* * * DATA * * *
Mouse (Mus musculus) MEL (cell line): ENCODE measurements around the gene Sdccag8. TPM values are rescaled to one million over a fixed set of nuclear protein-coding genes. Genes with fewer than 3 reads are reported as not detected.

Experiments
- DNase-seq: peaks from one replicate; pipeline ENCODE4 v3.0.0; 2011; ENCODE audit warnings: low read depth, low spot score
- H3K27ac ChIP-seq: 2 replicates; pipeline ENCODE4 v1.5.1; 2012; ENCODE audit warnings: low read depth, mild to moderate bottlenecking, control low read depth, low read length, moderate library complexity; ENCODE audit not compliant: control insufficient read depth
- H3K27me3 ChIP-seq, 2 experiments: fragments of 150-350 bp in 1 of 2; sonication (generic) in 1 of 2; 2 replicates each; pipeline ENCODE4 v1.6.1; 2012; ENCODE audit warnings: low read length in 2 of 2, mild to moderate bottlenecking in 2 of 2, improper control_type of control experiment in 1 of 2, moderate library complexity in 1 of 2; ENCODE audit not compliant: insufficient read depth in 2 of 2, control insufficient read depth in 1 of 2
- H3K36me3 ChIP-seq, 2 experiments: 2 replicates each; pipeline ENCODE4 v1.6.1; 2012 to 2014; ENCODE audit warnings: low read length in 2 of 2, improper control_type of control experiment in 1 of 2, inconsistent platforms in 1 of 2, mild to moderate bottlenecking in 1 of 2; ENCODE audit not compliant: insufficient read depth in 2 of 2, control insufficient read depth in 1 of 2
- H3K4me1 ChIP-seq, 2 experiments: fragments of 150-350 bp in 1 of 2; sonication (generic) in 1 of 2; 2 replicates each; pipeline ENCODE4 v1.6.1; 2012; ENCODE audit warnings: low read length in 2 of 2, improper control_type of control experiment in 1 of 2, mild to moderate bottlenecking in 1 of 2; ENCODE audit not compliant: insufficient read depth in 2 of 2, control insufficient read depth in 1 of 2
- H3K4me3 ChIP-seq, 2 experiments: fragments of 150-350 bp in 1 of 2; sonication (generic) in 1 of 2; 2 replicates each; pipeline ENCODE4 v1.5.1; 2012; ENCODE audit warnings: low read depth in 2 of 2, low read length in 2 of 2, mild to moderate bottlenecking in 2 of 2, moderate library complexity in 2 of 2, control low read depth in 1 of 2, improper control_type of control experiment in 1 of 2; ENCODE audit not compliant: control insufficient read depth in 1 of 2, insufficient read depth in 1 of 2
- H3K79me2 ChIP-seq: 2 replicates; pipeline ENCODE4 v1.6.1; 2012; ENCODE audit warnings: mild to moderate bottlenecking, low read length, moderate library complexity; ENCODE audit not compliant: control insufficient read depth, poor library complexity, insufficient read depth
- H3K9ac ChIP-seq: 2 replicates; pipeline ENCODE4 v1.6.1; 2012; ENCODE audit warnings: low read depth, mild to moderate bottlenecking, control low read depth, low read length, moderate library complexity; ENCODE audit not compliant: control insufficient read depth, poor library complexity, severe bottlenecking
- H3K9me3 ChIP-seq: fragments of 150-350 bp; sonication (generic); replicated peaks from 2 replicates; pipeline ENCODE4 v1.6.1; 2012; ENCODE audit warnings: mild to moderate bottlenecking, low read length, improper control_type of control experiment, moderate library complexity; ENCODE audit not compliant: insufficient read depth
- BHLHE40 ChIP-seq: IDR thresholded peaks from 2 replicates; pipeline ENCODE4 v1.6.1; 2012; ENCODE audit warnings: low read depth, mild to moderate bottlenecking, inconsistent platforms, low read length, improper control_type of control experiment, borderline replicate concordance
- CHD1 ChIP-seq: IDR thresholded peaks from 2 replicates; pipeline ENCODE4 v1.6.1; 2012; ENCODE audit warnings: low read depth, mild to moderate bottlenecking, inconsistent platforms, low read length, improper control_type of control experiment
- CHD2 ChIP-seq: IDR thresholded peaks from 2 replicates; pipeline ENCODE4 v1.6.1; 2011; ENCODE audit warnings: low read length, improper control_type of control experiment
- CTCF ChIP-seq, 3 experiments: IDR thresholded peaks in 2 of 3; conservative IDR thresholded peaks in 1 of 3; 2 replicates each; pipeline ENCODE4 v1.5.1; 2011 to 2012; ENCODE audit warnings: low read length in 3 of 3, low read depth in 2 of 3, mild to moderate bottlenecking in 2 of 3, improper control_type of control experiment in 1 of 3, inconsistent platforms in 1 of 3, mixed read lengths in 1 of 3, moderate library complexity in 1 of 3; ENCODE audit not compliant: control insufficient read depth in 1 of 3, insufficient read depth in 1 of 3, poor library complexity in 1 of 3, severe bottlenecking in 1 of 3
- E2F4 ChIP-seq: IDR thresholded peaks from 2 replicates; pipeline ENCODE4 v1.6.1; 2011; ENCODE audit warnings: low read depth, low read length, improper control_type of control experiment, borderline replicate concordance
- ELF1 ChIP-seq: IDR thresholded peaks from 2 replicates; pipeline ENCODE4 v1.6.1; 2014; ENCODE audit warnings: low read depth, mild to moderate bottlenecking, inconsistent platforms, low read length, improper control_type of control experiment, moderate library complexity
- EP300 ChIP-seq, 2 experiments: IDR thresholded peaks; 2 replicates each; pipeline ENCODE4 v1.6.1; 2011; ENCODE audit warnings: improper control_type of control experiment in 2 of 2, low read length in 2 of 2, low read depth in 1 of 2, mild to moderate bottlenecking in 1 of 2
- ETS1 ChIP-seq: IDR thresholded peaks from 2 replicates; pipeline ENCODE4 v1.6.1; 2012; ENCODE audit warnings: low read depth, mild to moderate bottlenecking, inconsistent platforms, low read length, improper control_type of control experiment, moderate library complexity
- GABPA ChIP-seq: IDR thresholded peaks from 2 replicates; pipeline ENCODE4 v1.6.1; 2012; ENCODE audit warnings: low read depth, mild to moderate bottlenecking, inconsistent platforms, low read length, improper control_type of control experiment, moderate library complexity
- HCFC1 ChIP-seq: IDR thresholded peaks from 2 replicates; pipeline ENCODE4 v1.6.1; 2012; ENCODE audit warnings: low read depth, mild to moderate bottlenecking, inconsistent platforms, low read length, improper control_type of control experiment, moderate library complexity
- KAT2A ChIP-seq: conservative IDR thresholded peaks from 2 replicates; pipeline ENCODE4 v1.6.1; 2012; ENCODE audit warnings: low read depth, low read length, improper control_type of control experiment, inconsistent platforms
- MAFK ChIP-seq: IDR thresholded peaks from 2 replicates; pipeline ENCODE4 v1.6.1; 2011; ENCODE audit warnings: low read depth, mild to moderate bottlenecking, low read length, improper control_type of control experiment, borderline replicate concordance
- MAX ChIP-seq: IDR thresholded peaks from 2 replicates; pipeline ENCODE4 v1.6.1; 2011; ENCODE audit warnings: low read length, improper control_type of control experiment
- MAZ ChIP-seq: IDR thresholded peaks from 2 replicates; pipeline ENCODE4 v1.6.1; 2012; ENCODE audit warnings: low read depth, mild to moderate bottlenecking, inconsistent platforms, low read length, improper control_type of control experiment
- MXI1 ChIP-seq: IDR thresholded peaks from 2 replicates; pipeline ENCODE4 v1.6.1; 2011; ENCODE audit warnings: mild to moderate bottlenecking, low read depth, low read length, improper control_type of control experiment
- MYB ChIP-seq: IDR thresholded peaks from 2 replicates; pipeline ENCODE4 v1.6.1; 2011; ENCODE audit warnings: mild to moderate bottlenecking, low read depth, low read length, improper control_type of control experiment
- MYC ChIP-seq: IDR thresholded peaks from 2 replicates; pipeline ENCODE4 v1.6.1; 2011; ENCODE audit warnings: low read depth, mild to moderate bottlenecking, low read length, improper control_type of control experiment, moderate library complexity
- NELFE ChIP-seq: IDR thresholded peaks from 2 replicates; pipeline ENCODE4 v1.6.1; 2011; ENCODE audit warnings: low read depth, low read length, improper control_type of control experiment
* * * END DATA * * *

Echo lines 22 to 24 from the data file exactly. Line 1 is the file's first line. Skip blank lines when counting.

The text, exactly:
- KAT2A ChIP-seq: conservative IDR thresholded peaks from 2 replicates; pipeline ENCODE4 v1.6.1; 2012; ENCODE audit warnings: low read depth, low read length, improper control_type of control experiment, inconsistent platforms
- MAFK ChIP-seq: IDR thresholded peaks from 2 replicates; pipeline ENCODE4 v1.6.1; 2011; ENCODE audit warnings: low read depth, mild to moderate bottlenecking, low read length, improper control_type of control experiment, borderline replicate concordance
- MAX ChIP-seq: IDR thresholded peaks from 2 replicates; pipeline ENCODE4 v1.6.1; 2011; ENCODE audit warnings: low read length, improper control_type of control experiment